Not all medications used for pets are specifically made for veterinary use, in fact many drugs can be used both for humans and pets, just in different doses. However, there are many human medications that are dangerous, even lethal when given to animals. Many pain medications fall into this category. All drugs can be toxic when given at wrong doses, but there are some drugs that are implicated more often than others.
Most human pain relievers and anti-inflammatories commonly cause problems when well-meaning pet owners want to treat their pets’ pain with human medications. Cats are especially sensitive. Aspirin and ibuprofen are two such drugs that can cause serious harm to the liver, intestines, and kidneys for both dogs and cats. Toxic signs include diarrhoea, vomiting, bloody stools, lethargy, and unwillingness to eat. These symptoms can appear after only a few hours after ingestion but might also take several days. Acetaminophen is another common household painkiller that is particularly toxic to cats, causing a potentially life-threatening destruction of red blood cells. Other dangerous drug categories that pets might accidentally ingest are medications used for the treatment of ADHD (amphetamines), high blood pressure (ACE inhibitors and beta blockers), birth control, depression or insomnia.
If you know or suspect your pet has ingested any of these drugs, time is of the essence. Please take your pet to a vet as soon as possible. Write down the name and strength (in milligrams) of the drug and an approximation of how many tablets have been taken. If possible, take the vial/box of pills with you. If your pet has vomited, it is helpful to look through the vomit to see any evidence of pills or capsules. If the ingestion of the drugs has happened recently, your vet will most likely try and induce your pet to vomit. Activated charcoal is generally also given to protect the intestine from the rest of the drugs. If, however, your pet is already showing signs of intoxication, other methods of treatment must be used, and often include hospitalization, intravenous fluids and symptomatic care. Blood samples might be taken to assess possible organ damage and long-term prognosis.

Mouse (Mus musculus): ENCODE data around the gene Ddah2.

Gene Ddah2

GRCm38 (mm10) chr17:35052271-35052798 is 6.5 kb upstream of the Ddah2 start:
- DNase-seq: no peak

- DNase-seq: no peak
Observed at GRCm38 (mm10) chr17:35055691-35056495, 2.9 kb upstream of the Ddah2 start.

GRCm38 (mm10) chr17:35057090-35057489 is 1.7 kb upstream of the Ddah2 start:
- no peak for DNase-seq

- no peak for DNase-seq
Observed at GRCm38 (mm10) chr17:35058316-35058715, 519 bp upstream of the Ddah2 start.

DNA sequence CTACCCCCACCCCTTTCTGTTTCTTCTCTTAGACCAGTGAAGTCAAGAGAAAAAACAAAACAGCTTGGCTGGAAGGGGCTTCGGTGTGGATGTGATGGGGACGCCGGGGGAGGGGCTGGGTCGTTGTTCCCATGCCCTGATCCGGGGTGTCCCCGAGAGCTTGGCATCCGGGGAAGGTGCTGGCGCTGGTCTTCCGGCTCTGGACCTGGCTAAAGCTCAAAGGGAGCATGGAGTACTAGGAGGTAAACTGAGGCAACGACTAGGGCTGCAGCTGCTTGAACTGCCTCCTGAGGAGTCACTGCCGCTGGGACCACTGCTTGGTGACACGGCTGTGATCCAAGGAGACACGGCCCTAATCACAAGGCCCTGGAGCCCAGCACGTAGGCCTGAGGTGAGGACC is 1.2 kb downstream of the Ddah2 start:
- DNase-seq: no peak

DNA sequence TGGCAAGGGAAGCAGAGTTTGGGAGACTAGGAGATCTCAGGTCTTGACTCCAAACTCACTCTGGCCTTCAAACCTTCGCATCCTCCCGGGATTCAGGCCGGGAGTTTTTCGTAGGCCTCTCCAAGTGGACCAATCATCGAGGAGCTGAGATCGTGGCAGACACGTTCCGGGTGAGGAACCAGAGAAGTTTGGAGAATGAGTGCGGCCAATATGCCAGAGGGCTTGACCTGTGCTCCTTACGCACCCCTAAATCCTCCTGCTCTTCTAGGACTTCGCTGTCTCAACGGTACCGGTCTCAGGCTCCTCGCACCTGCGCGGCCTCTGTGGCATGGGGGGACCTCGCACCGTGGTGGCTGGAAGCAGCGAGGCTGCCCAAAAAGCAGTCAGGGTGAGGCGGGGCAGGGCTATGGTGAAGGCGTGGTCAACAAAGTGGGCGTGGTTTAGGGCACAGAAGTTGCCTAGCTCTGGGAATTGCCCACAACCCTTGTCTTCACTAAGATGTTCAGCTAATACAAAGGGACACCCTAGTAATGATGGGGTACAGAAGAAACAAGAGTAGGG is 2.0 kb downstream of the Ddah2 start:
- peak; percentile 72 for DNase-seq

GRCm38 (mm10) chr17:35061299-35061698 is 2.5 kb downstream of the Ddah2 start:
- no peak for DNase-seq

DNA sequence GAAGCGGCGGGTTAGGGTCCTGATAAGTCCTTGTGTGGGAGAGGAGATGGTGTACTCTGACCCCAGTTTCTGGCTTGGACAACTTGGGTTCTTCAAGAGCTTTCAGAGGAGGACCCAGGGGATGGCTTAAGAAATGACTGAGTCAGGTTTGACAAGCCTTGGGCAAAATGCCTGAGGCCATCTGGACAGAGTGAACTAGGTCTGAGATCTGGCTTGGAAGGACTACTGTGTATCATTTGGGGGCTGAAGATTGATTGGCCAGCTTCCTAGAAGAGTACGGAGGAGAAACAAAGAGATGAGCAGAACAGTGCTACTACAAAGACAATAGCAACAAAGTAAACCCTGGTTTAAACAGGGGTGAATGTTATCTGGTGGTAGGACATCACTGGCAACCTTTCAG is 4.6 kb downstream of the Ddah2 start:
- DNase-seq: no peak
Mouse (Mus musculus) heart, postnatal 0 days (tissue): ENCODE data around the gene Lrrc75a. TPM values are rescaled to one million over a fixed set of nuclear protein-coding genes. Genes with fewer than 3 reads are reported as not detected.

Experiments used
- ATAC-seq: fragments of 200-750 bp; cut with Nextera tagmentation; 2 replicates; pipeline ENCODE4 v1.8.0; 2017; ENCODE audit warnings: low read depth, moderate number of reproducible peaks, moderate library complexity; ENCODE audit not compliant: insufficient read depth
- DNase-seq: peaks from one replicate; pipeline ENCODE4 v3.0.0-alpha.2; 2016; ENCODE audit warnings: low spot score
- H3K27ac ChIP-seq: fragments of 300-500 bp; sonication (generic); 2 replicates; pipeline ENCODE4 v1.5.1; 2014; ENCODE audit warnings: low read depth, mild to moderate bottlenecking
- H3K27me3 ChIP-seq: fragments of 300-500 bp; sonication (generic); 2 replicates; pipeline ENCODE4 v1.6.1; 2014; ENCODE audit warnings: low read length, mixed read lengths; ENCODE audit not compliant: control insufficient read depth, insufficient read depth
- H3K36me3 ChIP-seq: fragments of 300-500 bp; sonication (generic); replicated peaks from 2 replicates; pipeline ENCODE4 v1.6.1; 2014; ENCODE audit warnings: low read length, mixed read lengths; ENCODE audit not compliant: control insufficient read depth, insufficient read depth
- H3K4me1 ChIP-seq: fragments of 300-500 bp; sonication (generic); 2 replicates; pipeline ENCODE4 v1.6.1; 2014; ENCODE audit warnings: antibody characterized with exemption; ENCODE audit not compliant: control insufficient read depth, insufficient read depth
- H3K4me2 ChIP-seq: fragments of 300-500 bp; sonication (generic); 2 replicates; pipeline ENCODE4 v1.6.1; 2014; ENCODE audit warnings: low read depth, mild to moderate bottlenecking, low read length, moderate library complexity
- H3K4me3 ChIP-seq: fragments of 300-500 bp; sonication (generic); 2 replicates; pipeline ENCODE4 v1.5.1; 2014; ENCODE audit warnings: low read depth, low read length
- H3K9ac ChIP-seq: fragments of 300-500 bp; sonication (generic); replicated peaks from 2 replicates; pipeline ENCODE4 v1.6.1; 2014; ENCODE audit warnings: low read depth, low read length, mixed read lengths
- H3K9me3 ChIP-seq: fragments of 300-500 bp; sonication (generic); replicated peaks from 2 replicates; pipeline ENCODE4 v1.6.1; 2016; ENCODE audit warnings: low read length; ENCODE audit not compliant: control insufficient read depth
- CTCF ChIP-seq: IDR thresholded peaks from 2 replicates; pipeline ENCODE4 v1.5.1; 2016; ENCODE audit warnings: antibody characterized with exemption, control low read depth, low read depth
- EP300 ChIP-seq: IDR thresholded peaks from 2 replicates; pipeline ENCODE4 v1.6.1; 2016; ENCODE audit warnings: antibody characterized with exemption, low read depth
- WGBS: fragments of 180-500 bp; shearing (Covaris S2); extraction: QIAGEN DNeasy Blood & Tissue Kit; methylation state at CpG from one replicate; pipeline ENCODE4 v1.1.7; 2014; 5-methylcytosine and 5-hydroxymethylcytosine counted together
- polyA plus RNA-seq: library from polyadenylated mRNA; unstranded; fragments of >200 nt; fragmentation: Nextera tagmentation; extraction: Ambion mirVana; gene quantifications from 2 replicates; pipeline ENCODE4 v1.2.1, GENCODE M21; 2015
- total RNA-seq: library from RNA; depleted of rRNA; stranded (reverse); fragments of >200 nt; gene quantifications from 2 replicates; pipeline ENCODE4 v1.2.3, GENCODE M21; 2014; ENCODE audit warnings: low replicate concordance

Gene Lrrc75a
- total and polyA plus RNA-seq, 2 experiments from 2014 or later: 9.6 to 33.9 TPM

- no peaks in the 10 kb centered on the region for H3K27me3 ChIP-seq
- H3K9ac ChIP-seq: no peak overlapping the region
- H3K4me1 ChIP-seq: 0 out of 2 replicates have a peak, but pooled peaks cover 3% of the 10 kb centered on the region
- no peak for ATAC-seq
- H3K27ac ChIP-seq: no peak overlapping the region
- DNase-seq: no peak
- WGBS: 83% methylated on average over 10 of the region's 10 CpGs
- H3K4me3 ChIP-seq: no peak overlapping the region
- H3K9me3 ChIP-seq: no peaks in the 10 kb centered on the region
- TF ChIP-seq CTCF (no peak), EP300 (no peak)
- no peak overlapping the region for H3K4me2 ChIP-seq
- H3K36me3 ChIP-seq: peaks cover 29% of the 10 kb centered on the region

In conclusion, never give medications meant for human use to your pets without explicit instructions from your vet. Keep all medications you have at home in a secure, closed location that is out of reach of pets. Dogs can easily chew through plastic containers that are left lying around, and cats are good at opening cabinets that are not properly closed or locked. If your pet ingests human medications, immediately contact your vet and do not try to induce vomiting yourself. Don’t use veterinary drugs that were prescribed to other pets or use any left-over medication without veterinary instruction.
Article by Dr. Laura Wessman